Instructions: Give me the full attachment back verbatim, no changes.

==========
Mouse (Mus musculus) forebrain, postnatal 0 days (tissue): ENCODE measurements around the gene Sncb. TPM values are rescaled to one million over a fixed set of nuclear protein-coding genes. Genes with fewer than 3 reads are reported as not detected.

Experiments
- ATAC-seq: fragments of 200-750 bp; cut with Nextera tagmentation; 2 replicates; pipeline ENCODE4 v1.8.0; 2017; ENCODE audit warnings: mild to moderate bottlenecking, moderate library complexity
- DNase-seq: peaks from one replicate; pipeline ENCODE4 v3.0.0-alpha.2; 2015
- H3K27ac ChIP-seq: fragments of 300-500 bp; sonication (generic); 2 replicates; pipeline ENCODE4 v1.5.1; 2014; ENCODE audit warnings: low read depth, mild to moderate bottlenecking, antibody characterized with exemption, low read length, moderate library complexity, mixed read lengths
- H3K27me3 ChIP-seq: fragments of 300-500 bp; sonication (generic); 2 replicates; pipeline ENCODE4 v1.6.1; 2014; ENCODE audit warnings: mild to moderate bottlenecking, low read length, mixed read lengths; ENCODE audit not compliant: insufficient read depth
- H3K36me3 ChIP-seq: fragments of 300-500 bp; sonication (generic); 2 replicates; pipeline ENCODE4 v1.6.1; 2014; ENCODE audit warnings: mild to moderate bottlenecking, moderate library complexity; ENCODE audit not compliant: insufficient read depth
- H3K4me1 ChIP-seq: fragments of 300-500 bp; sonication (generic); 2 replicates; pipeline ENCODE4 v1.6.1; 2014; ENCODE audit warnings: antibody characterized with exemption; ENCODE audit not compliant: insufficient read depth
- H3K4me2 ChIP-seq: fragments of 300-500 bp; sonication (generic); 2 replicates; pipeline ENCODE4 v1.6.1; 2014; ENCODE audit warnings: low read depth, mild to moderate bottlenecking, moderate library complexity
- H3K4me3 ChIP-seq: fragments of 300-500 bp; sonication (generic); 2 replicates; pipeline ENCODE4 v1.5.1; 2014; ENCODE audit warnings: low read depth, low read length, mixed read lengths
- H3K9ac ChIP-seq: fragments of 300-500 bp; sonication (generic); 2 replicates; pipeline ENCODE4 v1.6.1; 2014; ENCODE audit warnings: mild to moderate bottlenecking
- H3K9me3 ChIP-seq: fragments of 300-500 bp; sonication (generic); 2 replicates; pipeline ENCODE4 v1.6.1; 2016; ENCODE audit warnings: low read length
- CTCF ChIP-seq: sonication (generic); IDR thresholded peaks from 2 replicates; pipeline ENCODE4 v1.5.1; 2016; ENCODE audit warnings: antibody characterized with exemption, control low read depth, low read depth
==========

Mouse (Mus musculus) forebrain, postnatal 0 days (tissue): ENCODE measurements around the gene Sncb. TPM values are rescaled to one million over a fixed set of nuclear protein-coding genes. Genes with fewer than 3 reads are reported as not detected.

Experiments
- ATAC-seq: fragments of 200-750 bp; cut with Nextera tagmentation; 2 replicates; pipeline ENCODE4 v1.8.0; 2017; ENCODE audit warnings: mild to moderate bottlenecking, moderate library complexity
- DNase-seq: peaks from one replicate; pipeline ENCODE4 v3.0.0-alpha.2; 2015
- H3K27ac ChIP-seq: fragments of 300-500 bp; sonication (generic); 2 replicates; pipeline ENCODE4 v1.5.1; 2014; ENCODE audit warnings: low read depth, mild to moderate bottlenecking, antibody characterized with exemption, low read length, moderate library complexity, mixed read lengths
- H3K27me3 ChIP-seq: fragments of 300-500 bp; sonication (generic); 2 replicates; pipeline ENCODE4 v1.6.1; 2014; ENCODE audit warnings: mild to moderate bottlenecking, low read length, mixed read lengths; ENCODE audit not compliant: insufficient read depth
- H3K36me3 ChIP-seq: fragments of 300-500 bp; sonication (generic); 2 replicates; pipeline ENCODE4 v1.6.1; 2014; ENCODE audit warnings: mild to moderate bottlenecking, moderate library complexity; ENCODE audit not compliant: insufficient read depth
- H3K4me1 ChIP-seq: fragments of 300-500 bp; sonication (generic); 2 replicates; pipeline ENCODE4 v1.6.1; 2014; ENCODE audit warnings: antibody characterized with exemption; ENCODE audit not compliant: insufficient read depth
- H3K4me2 ChIP-seq: fragments of 300-500 bp; sonication (generic); 2 replicates; pipeline ENCODE4 v1.6.1; 2014; ENCODE audit warnings: low read depth, mild to moderate bottlenecking, moderate library complexity
- H3K4me3 ChIP-seq: fragments of 300-500 bp; sonication (generic); 2 replicates; pipeline ENCODE4 v1.5.1; 2014; ENCODE audit warnings: low read depth, low read length, mixed read lengths
- H3K9ac ChIP-seq: fragments of 300-500 bp; sonication (generic); 2 replicates; pipeline ENCODE4 v1.6.1; 2014; ENCODE audit warnings: mild to moderate bottlenecking
- H3K9me3 ChIP-seq: fragments of 300-500 bp; sonication (generic); 2 replicates; pipeline ENCODE4 v1.6.1; 2016; ENCODE audit warnings: low read length
- CTCF ChIP-seq: sonication (generic); IDR thresholded peaks from 2 replicates; pipeline ENCODE4 v1.5.1; 2016; ENCODE audit warnings: antibody characterized with exemption, control low read depth, low read depth